Based on the ancient text Natya Shastra, Bharata Natyam is one of the most ancient Indian classical dance forms. Developed and nurtured in the temples of South India, it is deeply spiritual and steeped in the religion, philosophy and traditions of India. Yet, as a living art form it continues to grow and evolve, within the rich but well-defined parameters of technique that govern it. Linear geometrical patterns, perfect alignment of body, eloquent expressions, and precision of footwork to intricate rhythms are the hallmarks of this dance.
The dance form we know as Bharata Natyam today had its origins in Sadir Natyam, also known by the names of Daasi Attam, Chinna Mélam, or simply, Sadir. Earliest references to the dance are found in the literature of South India during the Sangam period spanning from c. 3rd century BC to c. 4th century AD. The dance form appears in the Tamil epics Silapathikaram and Manimekhalai, in which one of the main characters, Madhavi, is a highly accomplished dancer. The Silappadikaram is a mine of information on ancient Tamil culture and society, where the arts of music and dance were highly developed and played major roles in society.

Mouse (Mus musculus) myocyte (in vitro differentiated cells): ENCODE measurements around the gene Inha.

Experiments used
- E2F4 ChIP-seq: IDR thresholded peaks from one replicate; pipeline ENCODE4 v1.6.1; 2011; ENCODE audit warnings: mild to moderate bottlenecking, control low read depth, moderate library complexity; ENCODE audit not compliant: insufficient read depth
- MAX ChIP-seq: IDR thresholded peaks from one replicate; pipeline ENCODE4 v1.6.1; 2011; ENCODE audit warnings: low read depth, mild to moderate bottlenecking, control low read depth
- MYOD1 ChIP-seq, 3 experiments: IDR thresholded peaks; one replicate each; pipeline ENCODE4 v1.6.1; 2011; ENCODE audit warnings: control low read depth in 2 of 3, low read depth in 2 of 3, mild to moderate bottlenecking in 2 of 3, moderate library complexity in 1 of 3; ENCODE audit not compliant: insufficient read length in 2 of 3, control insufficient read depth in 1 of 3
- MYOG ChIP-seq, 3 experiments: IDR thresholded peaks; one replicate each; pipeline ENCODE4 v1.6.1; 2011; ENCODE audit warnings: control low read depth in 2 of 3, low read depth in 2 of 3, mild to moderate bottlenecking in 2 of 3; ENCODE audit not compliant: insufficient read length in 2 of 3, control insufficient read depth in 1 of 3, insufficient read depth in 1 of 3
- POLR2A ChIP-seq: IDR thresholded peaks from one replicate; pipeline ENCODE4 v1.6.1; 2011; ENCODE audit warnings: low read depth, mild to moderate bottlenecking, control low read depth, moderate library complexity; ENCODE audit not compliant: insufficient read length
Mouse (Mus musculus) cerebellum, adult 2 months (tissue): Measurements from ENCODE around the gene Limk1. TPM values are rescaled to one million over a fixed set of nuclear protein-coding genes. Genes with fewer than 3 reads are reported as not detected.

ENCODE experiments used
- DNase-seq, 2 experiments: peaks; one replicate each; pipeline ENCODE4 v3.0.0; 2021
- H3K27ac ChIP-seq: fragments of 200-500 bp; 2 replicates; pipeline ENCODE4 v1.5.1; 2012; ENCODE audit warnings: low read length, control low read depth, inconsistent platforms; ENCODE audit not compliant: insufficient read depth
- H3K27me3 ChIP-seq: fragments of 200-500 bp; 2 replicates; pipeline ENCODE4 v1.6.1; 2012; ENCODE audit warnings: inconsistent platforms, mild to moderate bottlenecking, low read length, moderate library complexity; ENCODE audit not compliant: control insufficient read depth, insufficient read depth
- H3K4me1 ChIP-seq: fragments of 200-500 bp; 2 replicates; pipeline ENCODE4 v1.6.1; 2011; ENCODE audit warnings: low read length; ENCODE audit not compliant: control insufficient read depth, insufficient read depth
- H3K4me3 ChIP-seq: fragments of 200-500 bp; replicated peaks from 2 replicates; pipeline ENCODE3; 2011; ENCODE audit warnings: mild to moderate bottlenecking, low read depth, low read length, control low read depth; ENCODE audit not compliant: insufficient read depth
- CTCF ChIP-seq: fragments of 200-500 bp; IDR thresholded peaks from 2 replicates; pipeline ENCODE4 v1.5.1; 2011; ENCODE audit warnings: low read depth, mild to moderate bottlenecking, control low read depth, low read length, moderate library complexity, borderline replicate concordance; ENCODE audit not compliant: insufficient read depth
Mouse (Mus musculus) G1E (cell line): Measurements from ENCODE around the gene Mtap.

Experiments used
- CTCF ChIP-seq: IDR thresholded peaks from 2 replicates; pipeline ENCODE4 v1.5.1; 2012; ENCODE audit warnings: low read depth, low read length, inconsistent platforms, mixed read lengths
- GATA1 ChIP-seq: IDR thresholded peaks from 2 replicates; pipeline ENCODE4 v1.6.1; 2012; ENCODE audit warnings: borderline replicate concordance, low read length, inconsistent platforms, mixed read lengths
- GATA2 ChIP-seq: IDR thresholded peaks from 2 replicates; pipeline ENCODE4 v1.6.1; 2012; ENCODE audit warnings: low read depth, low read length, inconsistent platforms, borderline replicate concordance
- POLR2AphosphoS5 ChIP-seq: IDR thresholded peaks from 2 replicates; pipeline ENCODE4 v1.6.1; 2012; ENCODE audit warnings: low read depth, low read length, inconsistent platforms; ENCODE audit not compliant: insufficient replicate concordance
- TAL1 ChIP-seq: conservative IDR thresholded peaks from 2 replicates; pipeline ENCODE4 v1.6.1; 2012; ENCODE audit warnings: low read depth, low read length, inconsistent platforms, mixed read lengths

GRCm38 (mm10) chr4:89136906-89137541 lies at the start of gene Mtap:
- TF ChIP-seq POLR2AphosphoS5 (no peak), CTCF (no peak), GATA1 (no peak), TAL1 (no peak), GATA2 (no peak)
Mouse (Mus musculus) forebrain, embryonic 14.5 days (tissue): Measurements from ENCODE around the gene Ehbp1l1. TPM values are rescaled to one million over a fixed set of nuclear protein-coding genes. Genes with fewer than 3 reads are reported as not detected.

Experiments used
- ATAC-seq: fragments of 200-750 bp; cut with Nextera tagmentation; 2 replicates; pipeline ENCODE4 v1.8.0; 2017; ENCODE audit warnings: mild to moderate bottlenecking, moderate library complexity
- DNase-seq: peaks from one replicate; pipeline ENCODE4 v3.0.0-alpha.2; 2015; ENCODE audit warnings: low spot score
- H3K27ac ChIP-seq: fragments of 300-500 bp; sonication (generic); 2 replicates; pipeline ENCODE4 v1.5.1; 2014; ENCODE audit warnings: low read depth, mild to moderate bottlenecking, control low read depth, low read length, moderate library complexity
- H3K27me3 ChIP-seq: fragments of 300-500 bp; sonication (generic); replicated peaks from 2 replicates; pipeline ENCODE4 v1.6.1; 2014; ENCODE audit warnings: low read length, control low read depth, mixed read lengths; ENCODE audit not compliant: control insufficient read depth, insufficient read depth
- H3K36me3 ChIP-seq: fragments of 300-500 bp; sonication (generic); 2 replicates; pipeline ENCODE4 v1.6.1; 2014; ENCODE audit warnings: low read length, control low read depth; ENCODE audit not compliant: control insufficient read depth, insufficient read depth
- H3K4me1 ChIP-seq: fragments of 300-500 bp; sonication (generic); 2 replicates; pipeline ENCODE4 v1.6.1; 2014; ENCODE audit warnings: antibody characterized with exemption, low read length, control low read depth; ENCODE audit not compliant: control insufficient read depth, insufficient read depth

After the tenth century, Bharata Natyam seems to have developed chiefly in the Southern region of Tamil Nadu. The Chola and Pallava kings who ruled this region were great patrons of the art. The accuracy with which dance poses or karanas are depicted on the Brihadeshwara Temple bears proof of their understanding of the laws of dance movements.
However, Bharata Natyam crystallized into its present form during the nineteenth century. This was primarily due to the remarkable contributions of the four brothers from Thanjavur who lived in the courts of the Maratha King Sarfoji Maharaj. Known as the Tanjore Quartet, they brought about far-reaching changes in the technique, format and the style of presentation, conceiving the dance as a narration by the dancer rather than a performance of a role.